Wednesday, September 12, 2007

The forgotten Ottoman expulsion of 1917

The story of how the Ottomans expelled thousands of inhabitants of Tel-Aviv-Yafo in 1917 is one Israel would rather forget. Nadav Shragai of Haaretz reports:

"In a section on the outskirts of the Yavne'el cemetery lie dispersed dozens of basalt tombstones, without names. Only one is engraved with a few clear lines, recounting a terrible tale that nearly disappeared into oblivion: "In memory of my dear parents, Yaakov and Creina Klein (Keter) aged 35-38 and my brother Yehoshua Yona (z"l) aged 5, among the deportees from Tel Aviv-Jaffa, in World War I 1917, who lie interred in this section and whose place of burial is unknown."

"The year 1917 was difficult for the Jews in pre-state Israel. The British army, pushing northward from Egypt, had conquered the southern part of the Land of Israel, and the Turks were waging fierce rearguard battles. The Turks were afraid Jews would help the British conquer the northern part as well. On March 28, 1917, the Ottoman military governor, Jamal Pasha, ordered the expulsion of Tel Aviv-Jaffa's residents. On Pesach eve, April 6, 1917, the first Hebrew city emptied out. Among the thousands expelled was author Yosef Haim Brenner, who was inspired by those days to write the short story "Hamotza" (The Way Out).

"Dr. Gur Alroey, who chairs the Land of Israel Studies Department at the University of Haifa, says there was nothing heroic about that expulsion. "It's almost impossible to grasp today," he said. "Thousands simply got up and left, without resisting, and maybe that is why nobody likes to remember or recall that expulsion."

"They scattered to Tiberias, Safed, Kfar Sava, Petah Tikva, Zichron Yaakov, Jerusalem. Some 2,500 of them, mainly the poor, wandered as far as the northern moshavim, or small farming communities. They had to contend with the climate, hunger, poverty and typhus. They survived the first few months, but in the winter of 1917-18, hundreds died of exposure, disease and hunger. Most of the dead were buried hastily, in unmarked graves around the country.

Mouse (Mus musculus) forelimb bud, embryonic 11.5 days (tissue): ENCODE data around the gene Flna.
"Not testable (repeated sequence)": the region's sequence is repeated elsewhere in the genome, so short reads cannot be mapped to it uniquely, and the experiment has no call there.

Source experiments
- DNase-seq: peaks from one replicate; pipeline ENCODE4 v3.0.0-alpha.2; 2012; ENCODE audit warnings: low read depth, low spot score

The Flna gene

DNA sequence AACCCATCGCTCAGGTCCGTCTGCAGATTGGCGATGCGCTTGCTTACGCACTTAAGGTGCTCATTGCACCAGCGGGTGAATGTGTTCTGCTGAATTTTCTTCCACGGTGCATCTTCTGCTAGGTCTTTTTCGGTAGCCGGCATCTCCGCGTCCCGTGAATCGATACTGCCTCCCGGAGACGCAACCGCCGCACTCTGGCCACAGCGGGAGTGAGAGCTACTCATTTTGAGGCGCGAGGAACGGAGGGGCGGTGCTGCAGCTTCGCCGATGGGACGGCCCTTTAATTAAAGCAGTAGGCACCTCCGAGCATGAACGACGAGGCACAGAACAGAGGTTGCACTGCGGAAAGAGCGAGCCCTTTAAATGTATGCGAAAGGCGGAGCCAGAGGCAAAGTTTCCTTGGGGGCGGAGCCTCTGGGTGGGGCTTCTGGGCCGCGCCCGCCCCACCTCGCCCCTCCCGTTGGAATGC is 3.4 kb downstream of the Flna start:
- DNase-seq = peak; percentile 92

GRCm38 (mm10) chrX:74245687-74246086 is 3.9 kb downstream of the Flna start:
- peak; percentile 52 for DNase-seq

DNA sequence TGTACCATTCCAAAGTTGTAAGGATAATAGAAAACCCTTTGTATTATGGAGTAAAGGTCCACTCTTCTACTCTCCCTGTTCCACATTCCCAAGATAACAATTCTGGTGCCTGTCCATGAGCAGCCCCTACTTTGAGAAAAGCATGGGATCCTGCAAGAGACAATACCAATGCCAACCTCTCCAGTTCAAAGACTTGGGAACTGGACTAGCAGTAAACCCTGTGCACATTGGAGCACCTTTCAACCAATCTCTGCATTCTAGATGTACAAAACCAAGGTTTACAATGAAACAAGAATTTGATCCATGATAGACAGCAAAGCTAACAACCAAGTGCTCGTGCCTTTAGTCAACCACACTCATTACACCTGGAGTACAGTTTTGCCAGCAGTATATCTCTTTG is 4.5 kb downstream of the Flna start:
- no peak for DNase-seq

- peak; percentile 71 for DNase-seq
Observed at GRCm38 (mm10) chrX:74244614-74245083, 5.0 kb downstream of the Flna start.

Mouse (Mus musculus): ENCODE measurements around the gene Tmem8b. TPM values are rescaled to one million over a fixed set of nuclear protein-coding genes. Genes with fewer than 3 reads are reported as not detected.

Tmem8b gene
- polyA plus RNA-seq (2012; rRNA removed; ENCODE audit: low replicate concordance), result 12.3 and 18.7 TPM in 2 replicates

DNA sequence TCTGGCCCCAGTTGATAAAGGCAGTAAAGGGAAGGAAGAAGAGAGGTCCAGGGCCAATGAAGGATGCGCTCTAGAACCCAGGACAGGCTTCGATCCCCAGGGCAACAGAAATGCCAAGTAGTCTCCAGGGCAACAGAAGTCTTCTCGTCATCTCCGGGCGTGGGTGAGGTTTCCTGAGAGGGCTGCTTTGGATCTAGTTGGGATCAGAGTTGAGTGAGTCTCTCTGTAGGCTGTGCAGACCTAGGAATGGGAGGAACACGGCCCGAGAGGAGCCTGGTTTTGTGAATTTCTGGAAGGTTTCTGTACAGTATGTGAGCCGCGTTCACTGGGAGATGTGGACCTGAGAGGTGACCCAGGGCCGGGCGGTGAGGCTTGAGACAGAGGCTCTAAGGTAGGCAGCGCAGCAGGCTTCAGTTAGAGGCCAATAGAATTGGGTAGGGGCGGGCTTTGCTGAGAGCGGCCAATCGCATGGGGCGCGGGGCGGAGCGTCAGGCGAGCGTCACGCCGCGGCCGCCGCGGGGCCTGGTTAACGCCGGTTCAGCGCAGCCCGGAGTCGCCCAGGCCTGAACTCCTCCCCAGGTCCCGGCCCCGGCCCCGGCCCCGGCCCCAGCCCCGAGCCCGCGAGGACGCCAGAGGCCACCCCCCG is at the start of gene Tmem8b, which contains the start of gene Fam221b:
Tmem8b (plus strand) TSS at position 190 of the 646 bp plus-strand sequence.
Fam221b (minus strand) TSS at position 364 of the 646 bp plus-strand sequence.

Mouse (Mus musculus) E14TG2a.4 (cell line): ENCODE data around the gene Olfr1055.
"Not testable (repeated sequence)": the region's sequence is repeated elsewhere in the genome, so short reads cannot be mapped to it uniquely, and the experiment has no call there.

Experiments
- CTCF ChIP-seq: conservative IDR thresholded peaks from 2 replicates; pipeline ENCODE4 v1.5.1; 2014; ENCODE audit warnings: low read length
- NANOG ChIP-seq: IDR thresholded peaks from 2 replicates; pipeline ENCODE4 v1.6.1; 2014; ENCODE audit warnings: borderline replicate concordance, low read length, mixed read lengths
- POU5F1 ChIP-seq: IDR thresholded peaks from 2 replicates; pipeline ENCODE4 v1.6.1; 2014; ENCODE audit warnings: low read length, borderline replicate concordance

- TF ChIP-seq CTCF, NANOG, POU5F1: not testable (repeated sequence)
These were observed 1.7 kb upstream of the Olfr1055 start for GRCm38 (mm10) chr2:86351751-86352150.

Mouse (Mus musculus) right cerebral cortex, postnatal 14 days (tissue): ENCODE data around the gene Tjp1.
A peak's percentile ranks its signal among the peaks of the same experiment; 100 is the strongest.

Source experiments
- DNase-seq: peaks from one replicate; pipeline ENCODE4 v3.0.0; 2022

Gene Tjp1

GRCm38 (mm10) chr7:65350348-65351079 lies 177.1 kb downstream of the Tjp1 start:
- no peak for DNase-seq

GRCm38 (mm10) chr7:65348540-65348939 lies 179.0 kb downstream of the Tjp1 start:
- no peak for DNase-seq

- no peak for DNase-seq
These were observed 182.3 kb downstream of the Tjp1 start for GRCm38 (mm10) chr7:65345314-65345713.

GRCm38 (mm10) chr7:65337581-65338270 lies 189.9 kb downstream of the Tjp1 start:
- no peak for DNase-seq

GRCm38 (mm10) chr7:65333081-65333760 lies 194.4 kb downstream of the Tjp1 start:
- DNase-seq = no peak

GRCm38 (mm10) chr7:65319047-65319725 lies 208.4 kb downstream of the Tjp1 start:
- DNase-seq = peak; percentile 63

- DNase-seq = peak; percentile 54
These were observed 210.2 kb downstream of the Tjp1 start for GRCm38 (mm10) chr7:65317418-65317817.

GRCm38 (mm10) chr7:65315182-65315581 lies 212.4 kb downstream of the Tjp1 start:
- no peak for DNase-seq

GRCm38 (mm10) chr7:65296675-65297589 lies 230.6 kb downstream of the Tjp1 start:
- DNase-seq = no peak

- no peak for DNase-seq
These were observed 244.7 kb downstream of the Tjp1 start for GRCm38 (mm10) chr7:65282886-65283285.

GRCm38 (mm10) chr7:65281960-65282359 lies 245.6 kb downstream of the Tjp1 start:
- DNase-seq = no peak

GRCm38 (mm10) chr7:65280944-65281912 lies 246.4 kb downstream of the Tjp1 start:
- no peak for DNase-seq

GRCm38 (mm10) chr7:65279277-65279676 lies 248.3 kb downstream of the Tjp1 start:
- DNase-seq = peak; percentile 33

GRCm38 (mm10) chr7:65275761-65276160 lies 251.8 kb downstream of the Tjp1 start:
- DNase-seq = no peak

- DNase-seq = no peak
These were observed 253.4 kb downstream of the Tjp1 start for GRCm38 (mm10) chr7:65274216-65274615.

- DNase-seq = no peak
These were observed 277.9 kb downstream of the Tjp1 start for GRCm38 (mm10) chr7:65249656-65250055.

"Their descendants have been trying for years to persuade the Tel Aviv Municipality to commemorate those who died in the expulsion, or as a result of it, but to no avail."

Read article in full

2 comments:

Anonymous said...

Many Jews who had Russian nationality were forced to flee as early as 1914. Some spent the war years in Egypt. Furthermore, the Turks tried to conscript Jews into their Army, and several hangings of recalcitrants were carried out outside the Jaffa gate of the Old City.

It was only after the 1920's pogroms, organized and incited by anti-Jewish British officals, that organized Jewish defence came into being.

Anonymous said...

If Israel were ot memorialize the victims of Turkish antisemitism, it could strain relations with Turkey. Israel's leaders adhere to realpolitik, at the expense of honoring their ancestors.